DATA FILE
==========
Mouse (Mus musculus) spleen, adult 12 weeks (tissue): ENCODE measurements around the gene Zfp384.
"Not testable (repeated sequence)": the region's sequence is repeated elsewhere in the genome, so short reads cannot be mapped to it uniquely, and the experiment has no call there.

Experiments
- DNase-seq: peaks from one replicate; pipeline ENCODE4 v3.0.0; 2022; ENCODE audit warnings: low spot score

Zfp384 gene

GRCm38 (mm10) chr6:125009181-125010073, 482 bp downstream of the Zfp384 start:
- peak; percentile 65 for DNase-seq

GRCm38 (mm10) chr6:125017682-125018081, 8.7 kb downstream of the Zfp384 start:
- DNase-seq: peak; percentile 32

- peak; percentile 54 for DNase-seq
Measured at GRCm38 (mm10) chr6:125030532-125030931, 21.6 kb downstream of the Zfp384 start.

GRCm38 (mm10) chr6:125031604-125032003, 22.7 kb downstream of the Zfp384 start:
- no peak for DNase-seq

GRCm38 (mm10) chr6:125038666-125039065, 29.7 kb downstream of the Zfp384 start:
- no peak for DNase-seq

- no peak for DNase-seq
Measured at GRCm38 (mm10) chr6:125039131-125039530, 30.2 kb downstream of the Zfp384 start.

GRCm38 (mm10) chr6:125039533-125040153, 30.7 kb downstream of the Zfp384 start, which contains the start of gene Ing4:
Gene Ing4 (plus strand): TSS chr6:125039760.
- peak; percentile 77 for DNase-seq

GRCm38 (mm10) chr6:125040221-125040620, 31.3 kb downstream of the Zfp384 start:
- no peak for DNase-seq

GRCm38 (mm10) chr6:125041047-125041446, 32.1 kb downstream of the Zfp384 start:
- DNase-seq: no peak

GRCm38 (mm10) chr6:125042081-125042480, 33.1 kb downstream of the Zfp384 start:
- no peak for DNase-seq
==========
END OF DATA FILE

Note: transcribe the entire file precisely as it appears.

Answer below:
Mouse (Mus musculus) spleen, adult 12 weeks (tissue): ENCODE measurements around the gene Zfp384.
"Not testable (repeated sequence)": the region's sequence is repeated elsewhere in the genome, so short reads cannot be mapped to it uniquely, and the experiment has no call there.

Experiments
- DNase-seq: peaks from one replicate; pipeline ENCODE4 v3.0.0; 2022; ENCODE audit warnings: low spot score

Zfp384 gene

GRCm38 (mm10) chr6:125009181-125010073, 482 bp downstream of the Zfp384 start:
- peak; percentile 65 for DNase-seq

GRCm38 (mm10) chr6:125017682-125018081, 8.7 kb downstream of the Zfp384 start:
- DNase-seq: peak; percentile 32

- peak; percentile 54 for DNase-seq
Measured at GRCm38 (mm10) chr6:125030532-125030931, 21.6 kb downstream of the Zfp384 start.

GRCm38 (mm10) chr6:125031604-125032003, 22.7 kb downstream of the Zfp384 start:
- no peak for DNase-seq

GRCm38 (mm10) chr6:125038666-125039065, 29.7 kb downstream of the Zfp384 start:
- no peak for DNase-seq

- no peak for DNase-seq
Measured at GRCm38 (mm10) chr6:125039131-125039530, 30.2 kb downstream of the Zfp384 start.

GRCm38 (mm10) chr6:125039533-125040153, 30.7 kb downstream of the Zfp384 start, which contains the start of gene Ing4:
Gene Ing4 (plus strand): TSS chr6:125039760.
- peak; percentile 77 for DNase-seq

GRCm38 (mm10) chr6:125040221-125040620, 31.3 kb downstream of the Zfp384 start:
- no peak for DNase-seq

GRCm38 (mm10) chr6:125041047-125041446, 32.1 kb downstream of the Zfp384 start:
- DNase-seq: no peak

GRCm38 (mm10) chr6:125042081-125042480, 33.1 kb downstream of the Zfp384 start:
- no peak for DNase-seq